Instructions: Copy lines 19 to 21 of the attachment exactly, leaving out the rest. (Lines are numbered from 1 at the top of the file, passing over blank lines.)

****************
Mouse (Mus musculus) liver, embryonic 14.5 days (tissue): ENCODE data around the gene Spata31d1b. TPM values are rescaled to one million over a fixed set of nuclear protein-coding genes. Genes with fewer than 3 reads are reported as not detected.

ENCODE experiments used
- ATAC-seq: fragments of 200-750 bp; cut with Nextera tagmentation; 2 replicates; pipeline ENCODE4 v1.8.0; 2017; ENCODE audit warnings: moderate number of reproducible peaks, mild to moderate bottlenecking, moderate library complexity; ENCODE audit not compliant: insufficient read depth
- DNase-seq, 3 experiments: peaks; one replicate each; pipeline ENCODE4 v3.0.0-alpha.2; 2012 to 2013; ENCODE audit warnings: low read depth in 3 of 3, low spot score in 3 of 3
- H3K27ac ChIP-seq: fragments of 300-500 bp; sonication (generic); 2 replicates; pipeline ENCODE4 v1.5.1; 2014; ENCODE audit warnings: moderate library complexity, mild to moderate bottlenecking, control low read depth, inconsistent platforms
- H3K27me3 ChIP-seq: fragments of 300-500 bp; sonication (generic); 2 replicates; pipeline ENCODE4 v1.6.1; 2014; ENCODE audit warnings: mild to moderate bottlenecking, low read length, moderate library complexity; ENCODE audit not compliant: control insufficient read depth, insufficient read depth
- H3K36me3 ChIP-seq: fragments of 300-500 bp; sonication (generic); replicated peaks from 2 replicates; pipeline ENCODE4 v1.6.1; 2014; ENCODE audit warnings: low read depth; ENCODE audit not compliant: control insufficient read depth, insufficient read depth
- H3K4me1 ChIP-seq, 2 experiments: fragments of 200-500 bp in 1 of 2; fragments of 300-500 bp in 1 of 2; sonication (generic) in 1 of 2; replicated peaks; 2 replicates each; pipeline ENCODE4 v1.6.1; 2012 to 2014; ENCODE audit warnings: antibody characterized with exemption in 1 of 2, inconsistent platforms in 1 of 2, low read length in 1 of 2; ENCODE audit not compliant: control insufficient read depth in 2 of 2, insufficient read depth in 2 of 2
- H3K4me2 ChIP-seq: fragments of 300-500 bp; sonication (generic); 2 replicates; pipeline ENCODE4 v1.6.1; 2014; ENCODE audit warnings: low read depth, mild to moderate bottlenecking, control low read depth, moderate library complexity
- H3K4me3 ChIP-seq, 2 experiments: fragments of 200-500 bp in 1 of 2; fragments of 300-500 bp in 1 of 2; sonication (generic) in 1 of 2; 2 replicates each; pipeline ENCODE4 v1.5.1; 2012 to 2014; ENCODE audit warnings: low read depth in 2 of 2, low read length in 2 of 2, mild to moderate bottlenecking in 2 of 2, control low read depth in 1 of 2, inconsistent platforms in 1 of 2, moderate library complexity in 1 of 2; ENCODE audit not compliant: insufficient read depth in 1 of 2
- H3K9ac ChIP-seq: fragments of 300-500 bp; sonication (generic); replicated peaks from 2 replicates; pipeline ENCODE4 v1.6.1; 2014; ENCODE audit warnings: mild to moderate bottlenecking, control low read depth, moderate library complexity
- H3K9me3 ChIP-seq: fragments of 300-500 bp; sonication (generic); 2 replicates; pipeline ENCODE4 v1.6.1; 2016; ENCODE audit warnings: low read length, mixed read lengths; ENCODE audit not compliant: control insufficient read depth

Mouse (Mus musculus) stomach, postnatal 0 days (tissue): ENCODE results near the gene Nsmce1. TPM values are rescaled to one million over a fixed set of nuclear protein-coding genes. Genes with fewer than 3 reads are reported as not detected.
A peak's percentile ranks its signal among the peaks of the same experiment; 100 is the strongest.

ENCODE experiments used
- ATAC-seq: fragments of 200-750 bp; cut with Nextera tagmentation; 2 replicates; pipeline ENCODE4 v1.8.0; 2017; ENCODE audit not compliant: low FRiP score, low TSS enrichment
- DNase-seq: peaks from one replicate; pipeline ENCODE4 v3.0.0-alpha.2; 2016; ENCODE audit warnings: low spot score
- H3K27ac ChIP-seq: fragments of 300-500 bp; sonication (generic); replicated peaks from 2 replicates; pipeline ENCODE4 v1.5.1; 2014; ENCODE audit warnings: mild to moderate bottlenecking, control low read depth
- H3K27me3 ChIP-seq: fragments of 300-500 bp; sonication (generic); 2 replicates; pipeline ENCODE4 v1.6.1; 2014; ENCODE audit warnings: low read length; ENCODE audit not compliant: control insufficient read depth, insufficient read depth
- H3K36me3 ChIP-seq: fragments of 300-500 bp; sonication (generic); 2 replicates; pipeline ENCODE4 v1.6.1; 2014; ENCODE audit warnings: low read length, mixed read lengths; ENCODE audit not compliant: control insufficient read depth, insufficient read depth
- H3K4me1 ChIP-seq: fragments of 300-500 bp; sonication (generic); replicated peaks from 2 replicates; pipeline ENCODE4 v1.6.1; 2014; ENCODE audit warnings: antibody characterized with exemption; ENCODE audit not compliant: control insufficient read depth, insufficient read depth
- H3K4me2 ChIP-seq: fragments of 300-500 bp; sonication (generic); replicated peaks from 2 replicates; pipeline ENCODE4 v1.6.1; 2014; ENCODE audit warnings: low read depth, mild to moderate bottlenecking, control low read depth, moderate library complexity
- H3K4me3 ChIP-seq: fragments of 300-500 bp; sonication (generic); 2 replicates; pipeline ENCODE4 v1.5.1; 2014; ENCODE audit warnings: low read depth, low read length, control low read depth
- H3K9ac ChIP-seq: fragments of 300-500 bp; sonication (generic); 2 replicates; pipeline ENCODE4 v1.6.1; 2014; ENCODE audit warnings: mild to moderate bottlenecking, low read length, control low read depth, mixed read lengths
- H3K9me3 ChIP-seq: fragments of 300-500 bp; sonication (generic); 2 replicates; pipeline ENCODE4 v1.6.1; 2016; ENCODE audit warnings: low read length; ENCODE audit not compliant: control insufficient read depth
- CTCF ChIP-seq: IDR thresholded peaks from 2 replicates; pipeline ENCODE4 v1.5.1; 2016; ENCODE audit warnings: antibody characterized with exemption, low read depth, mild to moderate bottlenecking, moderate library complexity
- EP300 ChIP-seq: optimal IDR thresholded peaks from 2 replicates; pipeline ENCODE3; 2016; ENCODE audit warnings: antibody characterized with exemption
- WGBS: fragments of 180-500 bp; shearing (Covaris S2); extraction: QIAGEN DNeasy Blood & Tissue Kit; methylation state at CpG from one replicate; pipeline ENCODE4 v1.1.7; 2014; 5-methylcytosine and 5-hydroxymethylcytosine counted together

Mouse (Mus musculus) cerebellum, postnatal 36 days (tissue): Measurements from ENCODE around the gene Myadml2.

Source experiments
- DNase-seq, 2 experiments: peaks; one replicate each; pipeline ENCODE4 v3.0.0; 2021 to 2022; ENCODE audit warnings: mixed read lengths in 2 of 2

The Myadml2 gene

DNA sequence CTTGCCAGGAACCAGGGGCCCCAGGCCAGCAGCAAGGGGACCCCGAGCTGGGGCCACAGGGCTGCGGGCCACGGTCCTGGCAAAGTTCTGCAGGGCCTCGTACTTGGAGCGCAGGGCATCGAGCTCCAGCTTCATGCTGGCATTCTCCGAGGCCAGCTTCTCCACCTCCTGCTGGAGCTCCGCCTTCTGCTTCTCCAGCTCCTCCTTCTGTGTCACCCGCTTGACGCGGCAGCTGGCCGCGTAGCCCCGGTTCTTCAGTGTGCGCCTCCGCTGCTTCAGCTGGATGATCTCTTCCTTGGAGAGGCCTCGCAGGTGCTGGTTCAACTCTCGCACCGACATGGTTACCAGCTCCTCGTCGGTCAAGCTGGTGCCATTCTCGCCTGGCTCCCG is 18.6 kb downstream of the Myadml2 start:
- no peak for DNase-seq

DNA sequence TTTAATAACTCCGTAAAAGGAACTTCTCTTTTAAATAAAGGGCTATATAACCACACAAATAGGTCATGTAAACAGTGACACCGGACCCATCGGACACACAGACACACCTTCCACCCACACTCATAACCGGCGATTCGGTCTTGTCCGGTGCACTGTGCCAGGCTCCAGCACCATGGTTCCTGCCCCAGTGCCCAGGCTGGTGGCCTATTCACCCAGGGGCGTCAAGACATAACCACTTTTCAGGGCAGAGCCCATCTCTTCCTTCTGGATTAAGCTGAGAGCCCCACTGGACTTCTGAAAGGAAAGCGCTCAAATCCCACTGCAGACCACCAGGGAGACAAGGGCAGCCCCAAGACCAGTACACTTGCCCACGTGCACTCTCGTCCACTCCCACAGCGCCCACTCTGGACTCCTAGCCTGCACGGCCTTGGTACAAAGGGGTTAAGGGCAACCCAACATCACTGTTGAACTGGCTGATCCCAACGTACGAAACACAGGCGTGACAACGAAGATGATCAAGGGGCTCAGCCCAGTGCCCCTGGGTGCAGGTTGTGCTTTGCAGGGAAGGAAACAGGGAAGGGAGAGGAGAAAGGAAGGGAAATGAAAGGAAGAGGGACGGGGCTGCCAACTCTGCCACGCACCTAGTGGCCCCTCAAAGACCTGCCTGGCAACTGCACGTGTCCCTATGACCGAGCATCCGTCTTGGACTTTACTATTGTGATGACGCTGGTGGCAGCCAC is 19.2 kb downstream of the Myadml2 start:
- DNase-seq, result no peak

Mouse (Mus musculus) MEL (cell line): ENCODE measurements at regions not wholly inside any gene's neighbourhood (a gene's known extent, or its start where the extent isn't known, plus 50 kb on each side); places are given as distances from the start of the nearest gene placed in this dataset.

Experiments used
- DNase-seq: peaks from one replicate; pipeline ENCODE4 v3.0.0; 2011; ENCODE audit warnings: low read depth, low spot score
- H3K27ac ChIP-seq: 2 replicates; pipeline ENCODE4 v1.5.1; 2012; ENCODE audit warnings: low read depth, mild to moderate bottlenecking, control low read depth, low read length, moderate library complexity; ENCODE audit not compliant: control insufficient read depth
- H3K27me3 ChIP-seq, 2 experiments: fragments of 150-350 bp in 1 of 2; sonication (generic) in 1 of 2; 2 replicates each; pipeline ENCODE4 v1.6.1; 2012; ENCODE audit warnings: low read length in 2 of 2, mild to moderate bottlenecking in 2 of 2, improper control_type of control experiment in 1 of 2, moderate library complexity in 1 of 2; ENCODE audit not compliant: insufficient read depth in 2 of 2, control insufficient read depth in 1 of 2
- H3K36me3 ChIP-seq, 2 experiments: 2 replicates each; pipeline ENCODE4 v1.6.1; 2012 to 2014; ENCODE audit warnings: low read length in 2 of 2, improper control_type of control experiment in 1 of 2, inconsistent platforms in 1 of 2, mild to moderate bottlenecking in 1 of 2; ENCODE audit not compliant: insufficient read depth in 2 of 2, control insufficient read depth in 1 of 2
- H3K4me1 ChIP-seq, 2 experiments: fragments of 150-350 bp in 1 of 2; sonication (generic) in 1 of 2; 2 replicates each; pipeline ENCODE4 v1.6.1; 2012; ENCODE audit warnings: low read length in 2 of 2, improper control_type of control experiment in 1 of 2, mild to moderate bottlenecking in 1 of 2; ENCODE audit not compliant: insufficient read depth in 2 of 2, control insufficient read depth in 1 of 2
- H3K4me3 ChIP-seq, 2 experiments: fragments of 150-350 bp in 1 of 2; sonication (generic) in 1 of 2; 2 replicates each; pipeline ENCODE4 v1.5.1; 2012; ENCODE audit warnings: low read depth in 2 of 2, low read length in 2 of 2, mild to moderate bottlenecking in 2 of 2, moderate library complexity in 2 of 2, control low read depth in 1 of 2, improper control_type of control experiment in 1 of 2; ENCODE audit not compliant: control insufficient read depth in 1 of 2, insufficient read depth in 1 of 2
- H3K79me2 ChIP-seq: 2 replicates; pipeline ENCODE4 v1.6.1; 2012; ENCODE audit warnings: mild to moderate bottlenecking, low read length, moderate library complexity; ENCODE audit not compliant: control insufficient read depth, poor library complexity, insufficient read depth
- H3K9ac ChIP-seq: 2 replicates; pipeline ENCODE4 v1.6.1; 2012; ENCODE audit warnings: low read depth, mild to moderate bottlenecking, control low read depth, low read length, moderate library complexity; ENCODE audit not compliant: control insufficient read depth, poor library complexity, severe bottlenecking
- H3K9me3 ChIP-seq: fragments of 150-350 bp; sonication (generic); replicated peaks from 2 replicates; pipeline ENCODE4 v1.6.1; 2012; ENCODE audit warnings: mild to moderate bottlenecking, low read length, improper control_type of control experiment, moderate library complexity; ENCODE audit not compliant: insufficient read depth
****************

- H3K27me3 ChIP-seq: fragments of 300-500 bp; sonication (generic); 2 replicates; pipeline ENCODE4 v1.6.1; 2014; ENCODE audit warnings: low read length; ENCODE audit not compliant: control insufficient read depth, insufficient read depth
- H3K36me3 ChIP-seq: fragments of 300-500 bp; sonication (generic); 2 replicates; pipeline ENCODE4 v1.6.1; 2014; ENCODE audit warnings: low read length, mixed read lengths; ENCODE audit not compliant: control insufficient read depth, insufficient read depth
- H3K4me1 ChIP-seq: fragments of 300-500 bp; sonication (generic); replicated peaks from 2 replicates; pipeline ENCODE4 v1.6.1; 2014; ENCODE audit warnings: antibody characterized with exemption; ENCODE audit not compliant: control insufficient read depth, insufficient read depth